Studying history at SOAS made me realise how connected the world really is and how important it is to study ‘the other side of the world’.
It’s been a life-changing experience — from allowing me to humanise history and understand universal human experience, to redefining my own identity as a member of the South Asian/Sikh diaspora.
SOAS is unique but incredibly inclusive. Everyone fits in somewhere, and your perspective is valued by fellow students and lecturers, who are all eager to absorb what you have to say. SOAS is known for being politicised and a hub for social action, but it also has an unmatched ethos and culture.
As an ambassador for various national and international charities - I have always plastered SOAS all over my speeches, networking events and persuaded every 18 year old I've met to come to an open day - all quite naturally as it has come to define me!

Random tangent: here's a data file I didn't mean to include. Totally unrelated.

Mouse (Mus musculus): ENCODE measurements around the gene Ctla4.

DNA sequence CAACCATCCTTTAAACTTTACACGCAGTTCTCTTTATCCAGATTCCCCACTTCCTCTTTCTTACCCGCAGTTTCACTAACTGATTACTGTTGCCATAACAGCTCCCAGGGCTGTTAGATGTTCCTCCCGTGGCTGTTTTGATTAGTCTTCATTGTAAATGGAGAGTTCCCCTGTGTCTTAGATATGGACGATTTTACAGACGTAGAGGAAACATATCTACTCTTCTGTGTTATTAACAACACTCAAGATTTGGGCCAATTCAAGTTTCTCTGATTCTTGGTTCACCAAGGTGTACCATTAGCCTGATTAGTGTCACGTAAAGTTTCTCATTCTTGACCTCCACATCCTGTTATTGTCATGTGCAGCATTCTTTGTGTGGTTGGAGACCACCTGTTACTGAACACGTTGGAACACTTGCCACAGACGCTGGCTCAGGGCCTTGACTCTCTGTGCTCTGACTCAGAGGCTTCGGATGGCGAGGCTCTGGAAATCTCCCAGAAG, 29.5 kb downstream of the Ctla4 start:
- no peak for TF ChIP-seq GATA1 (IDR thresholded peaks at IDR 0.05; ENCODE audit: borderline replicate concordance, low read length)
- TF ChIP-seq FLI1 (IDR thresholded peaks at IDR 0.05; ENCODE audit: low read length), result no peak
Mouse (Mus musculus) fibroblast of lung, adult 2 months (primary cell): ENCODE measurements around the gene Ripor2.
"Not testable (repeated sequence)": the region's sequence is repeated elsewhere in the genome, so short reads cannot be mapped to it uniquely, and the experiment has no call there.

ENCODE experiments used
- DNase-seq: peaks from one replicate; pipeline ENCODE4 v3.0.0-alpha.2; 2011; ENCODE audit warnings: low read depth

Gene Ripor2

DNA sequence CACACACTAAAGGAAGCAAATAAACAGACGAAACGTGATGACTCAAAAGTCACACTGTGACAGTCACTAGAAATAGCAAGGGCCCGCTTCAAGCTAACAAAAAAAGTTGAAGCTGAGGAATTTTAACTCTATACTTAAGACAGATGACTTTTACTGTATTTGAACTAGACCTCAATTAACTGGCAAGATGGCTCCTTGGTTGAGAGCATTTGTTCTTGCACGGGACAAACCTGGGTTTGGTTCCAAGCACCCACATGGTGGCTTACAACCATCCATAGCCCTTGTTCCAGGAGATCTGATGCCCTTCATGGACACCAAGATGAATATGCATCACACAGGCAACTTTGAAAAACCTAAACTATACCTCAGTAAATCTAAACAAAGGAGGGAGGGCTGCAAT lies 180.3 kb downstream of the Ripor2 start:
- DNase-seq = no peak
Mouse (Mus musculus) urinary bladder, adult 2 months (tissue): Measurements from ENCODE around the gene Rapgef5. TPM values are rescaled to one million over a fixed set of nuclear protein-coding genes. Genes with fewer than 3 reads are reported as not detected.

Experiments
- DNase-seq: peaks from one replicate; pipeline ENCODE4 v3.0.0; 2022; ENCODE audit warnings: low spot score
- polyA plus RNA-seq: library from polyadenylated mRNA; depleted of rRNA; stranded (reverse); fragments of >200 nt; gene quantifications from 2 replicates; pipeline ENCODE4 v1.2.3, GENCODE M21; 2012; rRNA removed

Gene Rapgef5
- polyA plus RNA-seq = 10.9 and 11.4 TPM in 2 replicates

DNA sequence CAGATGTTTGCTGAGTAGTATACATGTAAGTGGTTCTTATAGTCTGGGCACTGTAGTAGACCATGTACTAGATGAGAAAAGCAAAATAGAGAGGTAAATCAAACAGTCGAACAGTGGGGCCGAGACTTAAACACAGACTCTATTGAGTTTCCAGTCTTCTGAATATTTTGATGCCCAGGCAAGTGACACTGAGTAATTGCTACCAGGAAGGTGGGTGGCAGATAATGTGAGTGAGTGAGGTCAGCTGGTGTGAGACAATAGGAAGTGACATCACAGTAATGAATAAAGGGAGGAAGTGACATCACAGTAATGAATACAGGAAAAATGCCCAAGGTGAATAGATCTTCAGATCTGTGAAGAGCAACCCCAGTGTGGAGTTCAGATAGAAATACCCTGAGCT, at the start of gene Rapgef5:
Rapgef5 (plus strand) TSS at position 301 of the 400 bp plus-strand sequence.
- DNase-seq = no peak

The School awarded me SOAS Volunteer of the Year 2012, and it is this very culture that has nurtured my thinking, allowing me to be open-minded and free-spirited — empowering me on so many levels.
I knew I had to stay on for an MA. My ambition is to take this education beyond the confines of academic institutions and use it for social action. 'The SOAS education' is absent from national curriculums in schools in the UK. I only ever learnt a eurocentric perspective, like the other side of the world didn't exist. As a youth worker, I want to empower the young people I work with - through the humanised history I have been exposed to at SOAS.